Relics till current days
Inwa Myanmar by HIT Indochina

* Nanmyin Leaning Tower: a watchtower
* Yadana Hsimi Pagodas - A small group of stupa ruins left after the earthquake.
* Maha Aungmye Bonzan Monastery: A brick monastery built in 1818 different from traditional Burmese monasteries, which are constructed with wood, not masonry.
* Bagaya Monastery: This teak wood monastery was first built in 1593. After burnt in the fire in the reign of King Bagyidaw, it was reconstructed in 1992. It’s known as “Monastic college" where the royals were educated.


With tremendous Buddhist monasteries, Sagaing is a meaningful religious and monastic center of myanmar. Notice again the past, it used to be the imperial capital of Sagaing Kingdom (1315–1364), one of the minor kingdoms that rose up after the fall of Pagan Dynasty.
During the Ava period (1364–1555), this city was the common fief of the crown prince and senior princes. It also had a brief time to be the royal capital between 1760 and 1763 under the reign of King Naungdawgyi (Konbaung Dynasty).

Relics till current days
U Min Thonze Cave - Myanmar Mandalay
* U Min Thonze cave
This pagoda comprises of 45 charming gilded Buddha images in a crescent-shaped colonnade, partly built on the side of Sagaing Hill. Each Buddha statue is unique in different sizes and facial expression.
Soon U Ponya Shin Pagoda (Mandalay, Myanmar)
* Soon U Ponya Shin pagoda
It is based on Nga-pha Hill, one of the southern hilltops of Sagaing Hill. According to a legend, it was built overnight in early 1300s.
This pagoda features a central 97ft-high gilded stupa, some delightful paintings and statues, and amazing views over the sight below. It is originally decorated with glass tiles for an unlikely shimmering effect.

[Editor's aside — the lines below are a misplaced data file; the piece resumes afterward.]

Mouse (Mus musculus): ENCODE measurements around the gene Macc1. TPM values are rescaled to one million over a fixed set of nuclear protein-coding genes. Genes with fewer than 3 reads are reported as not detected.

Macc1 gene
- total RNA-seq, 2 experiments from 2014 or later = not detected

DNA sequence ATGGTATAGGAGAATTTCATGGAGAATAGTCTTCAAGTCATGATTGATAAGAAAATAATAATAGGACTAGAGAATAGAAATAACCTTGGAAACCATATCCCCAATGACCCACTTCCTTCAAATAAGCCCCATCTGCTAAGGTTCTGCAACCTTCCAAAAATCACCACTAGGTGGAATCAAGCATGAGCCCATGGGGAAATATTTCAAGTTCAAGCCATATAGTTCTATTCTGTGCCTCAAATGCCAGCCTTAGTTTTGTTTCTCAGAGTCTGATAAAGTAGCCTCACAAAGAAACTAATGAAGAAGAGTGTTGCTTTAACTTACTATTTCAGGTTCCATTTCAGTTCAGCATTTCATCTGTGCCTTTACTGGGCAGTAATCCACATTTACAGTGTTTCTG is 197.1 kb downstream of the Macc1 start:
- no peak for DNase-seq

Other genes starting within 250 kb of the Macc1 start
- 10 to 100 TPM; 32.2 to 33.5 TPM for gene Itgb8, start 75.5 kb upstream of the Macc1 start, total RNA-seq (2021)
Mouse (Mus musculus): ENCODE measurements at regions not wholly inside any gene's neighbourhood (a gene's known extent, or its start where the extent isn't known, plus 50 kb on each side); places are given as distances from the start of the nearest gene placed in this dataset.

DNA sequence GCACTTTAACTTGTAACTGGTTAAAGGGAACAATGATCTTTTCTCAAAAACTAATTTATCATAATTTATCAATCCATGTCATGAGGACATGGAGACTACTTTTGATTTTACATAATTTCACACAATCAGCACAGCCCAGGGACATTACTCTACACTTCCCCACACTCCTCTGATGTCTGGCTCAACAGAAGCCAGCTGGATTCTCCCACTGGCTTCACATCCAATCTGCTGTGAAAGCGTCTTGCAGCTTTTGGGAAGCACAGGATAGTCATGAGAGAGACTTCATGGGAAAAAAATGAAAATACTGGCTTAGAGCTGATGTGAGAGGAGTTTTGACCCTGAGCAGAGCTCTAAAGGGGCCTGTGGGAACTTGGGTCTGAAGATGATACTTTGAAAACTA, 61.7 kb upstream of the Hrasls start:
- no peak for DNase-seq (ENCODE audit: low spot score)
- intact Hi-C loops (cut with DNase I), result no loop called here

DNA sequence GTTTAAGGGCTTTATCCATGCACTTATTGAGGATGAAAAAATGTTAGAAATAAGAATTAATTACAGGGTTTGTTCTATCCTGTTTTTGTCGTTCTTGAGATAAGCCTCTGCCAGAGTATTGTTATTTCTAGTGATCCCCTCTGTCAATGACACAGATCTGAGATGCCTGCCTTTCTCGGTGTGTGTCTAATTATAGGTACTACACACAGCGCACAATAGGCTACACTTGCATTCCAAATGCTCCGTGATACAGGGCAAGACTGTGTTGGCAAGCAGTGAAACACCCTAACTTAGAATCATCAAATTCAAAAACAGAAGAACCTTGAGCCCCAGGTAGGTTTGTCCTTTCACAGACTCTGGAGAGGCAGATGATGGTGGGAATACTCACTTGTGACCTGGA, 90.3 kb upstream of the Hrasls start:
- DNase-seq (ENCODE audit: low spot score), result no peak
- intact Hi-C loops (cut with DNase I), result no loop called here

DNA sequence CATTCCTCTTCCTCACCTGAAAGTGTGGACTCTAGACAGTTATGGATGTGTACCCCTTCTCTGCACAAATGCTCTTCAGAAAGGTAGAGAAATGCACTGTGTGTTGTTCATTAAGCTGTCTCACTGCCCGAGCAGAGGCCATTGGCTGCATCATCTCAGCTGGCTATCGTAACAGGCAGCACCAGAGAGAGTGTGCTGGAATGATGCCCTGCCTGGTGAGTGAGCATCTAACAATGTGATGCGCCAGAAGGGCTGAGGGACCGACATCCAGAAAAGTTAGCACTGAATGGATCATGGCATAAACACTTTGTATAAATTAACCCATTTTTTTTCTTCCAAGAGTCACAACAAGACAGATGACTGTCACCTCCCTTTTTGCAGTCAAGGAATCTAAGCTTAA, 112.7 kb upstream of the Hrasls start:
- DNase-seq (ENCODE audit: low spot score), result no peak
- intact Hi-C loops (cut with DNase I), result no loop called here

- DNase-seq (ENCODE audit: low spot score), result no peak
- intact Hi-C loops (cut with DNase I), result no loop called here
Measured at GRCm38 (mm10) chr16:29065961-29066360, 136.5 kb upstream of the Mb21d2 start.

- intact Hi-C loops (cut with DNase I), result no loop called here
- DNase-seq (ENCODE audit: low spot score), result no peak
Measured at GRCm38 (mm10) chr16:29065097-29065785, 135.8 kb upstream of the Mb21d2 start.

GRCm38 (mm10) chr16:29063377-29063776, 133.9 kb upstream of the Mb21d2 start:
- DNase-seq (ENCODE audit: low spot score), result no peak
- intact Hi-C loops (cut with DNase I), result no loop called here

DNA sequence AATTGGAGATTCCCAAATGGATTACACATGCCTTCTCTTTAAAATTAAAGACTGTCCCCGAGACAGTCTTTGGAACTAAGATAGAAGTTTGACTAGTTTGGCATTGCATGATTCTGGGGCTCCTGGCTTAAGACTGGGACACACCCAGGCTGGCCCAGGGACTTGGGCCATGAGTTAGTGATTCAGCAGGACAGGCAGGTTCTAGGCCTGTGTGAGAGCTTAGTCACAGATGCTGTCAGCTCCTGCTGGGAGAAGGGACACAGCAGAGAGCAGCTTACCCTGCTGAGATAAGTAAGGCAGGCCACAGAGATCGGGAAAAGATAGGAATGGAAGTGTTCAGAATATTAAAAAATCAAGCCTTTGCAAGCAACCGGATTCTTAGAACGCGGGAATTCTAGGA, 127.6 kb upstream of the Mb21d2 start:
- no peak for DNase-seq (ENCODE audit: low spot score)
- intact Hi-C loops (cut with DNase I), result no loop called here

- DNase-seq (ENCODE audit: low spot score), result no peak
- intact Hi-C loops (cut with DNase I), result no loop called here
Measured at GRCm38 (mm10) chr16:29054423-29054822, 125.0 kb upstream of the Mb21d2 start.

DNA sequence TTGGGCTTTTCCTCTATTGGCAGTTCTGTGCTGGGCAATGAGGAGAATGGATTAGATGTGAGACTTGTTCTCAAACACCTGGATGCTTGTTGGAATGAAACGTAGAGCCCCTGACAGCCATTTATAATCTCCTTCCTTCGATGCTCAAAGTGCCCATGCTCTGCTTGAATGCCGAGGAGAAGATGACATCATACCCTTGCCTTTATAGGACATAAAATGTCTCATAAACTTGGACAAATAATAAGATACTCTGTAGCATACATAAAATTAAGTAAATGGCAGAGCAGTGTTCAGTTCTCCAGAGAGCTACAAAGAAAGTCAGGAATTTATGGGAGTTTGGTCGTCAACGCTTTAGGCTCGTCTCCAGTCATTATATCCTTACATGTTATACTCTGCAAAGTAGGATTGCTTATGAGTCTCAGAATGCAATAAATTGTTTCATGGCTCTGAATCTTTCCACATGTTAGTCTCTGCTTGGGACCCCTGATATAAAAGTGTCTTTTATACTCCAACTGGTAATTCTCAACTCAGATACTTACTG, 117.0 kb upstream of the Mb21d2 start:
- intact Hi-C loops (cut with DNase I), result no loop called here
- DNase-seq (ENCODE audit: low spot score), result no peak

The city was the origin of the Konbaung Dynasty, established by King Alaungpaya in 1752, which was the i political force in burma after the mid-18th century. It served as Alaungpaya's capital from 1752 to 1760.
Up to 1752, Shwebo was a village, called Moksobo. In 1752, the chief of the village - Aung Zeya - founded the Konbaung Dynasty to resist the upcoming invasion of Lower myanmar and renamed his village as Shwebo. Over the following eight years, Alaungpaya led the reunification of myanmar with Shwebo as his capital. Shwebo lost its capital status after Alaungpaya's death in 1760. The successor Naungdawgyi moved the capital to Sagaing closer to Irrawaddy river. The region then was usually held as an appanage by the most senior princes.

Relics till current days
* Shwebo palace (Shwebonyadana Mingala Nandaw)
* Myodaung Pagoda
* Shwe Chattho Pagoda: built in the site where King Alaungpaya was born.
* Mahananda Lake
* Tomb of Alaungpaya
* Shwetaza Buddha Image
* The auspicious ground (Maha Aung Myay)


* From 1790, King Bodawpaya (6th king of the Konbaung Dynasty) ordered to construct a gigantic pagoda, a gigantic bell and a gigantic couple of lions during his reign until he was died in 1819.

Relics till current days:
Mingun Pagoda (Mandalay, Myanmar)
* Mingun Pahtodawgyi (or Mantalagyi - fantastic Royal Stupa)
This incomplete monument stupa is a massive construction project started from 1790. However, when the king was died, it was intentionally left unfinished and halted. Mantalagyi had attained a height of 50 meters, one third of the intended height. A huge earthquake in 1839 caused huge cracks on it.
Mingun Bell (Mandalay, Myanmar)
* Mingun bell: